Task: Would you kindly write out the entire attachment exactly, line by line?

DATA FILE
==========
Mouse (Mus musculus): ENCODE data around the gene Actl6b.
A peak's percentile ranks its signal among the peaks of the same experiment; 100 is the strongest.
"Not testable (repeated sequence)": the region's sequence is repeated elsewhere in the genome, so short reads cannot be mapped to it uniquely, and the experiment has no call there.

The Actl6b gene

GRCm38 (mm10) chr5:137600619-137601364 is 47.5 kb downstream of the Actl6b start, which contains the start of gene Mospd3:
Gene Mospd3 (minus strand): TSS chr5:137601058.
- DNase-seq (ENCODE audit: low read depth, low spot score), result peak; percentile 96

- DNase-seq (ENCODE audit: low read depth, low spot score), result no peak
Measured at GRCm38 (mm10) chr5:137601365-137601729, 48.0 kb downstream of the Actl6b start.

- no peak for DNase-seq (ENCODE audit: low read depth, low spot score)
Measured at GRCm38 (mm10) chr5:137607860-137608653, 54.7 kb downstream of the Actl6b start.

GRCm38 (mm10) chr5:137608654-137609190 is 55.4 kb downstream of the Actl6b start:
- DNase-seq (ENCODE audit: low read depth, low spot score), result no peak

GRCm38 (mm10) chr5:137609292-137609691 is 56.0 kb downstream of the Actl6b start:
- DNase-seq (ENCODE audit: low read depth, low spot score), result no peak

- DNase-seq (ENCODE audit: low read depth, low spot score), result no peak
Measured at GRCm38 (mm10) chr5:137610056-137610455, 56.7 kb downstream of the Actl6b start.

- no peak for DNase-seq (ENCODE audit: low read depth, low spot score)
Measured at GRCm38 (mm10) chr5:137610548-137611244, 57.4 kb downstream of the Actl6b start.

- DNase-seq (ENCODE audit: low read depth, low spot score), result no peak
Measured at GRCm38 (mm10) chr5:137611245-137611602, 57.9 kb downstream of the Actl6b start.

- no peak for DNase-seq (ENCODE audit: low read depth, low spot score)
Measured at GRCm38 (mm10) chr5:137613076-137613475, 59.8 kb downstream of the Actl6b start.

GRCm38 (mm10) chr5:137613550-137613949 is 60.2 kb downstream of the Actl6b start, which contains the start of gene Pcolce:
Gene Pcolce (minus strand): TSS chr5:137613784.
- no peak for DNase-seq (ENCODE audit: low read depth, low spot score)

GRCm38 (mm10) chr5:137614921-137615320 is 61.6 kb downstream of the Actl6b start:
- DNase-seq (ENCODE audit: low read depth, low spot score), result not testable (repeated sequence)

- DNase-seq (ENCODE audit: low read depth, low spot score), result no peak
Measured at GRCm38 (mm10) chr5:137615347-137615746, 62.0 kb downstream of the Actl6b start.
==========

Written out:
Mouse (Mus musculus): ENCODE data around the gene Actl6b.
A peak's percentile ranks its signal among the peaks of the same experiment; 100 is the strongest.
"Not testable (repeated sequence)": the region's sequence is repeated elsewhere in the genome, so short reads cannot be mapped to it uniquely, and the experiment has no call there.

The Actl6b gene

GRCm38 (mm10) chr5:137600619-137601364 is 47.5 kb downstream of the Actl6b start, which contains the start of gene Mospd3:
Gene Mospd3 (minus strand): TSS chr5:137601058.
- DNase-seq (ENCODE audit: low read depth, low spot score), result peak; percentile 96

- DNase-seq (ENCODE audit: low read depth, low spot score), result no peak
Measured at GRCm38 (mm10) chr5:137601365-137601729, 48.0 kb downstream of the Actl6b start.

- no peak for DNase-seq (ENCODE audit: low read depth, low spot score)
Measured at GRCm38 (mm10) chr5:137607860-137608653, 54.7 kb downstream of the Actl6b start.

GRCm38 (mm10) chr5:137608654-137609190 is 55.4 kb downstream of the Actl6b start:
- DNase-seq (ENCODE audit: low read depth, low spot score), result no peak

GRCm38 (mm10) chr5:137609292-137609691 is 56.0 kb downstream of the Actl6b start:
- DNase-seq (ENCODE audit: low read depth, low spot score), result no peak

- DNase-seq (ENCODE audit: low read depth, low spot score), result no peak
Measured at GRCm38 (mm10) chr5:137610056-137610455, 56.7 kb downstream of the Actl6b start.

- no peak for DNase-seq (ENCODE audit: low read depth, low spot score)
Measured at GRCm38 (mm10) chr5:137610548-137611244, 57.4 kb downstream of the Actl6b start.

- DNase-seq (ENCODE audit: low read depth, low spot score), result no peak
Measured at GRCm38 (mm10) chr5:137611245-137611602, 57.9 kb downstream of the Actl6b start.

- no peak for DNase-seq (ENCODE audit: low read depth, low spot score)
Measured at GRCm38 (mm10) chr5:137613076-137613475, 59.8 kb downstream of the Actl6b start.

GRCm38 (mm10) chr5:137613550-137613949 is 60.2 kb downstream of the Actl6b start, which contains the start of gene Pcolce:
Gene Pcolce (minus strand): TSS chr5:137613784.
- no peak for DNase-seq (ENCODE audit: low read depth, low spot score)

GRCm38 (mm10) chr5:137614921-137615320 is 61.6 kb downstream of the Actl6b start:
- DNase-seq (ENCODE audit: low read depth, low spot score), result not testable (repeated sequence)

- DNase-seq (ENCODE audit: low read depth, low spot score), result no peak
Measured at GRCm38 (mm10) chr5:137615347-137615746, 62.0 kb downstream of the Actl6b start.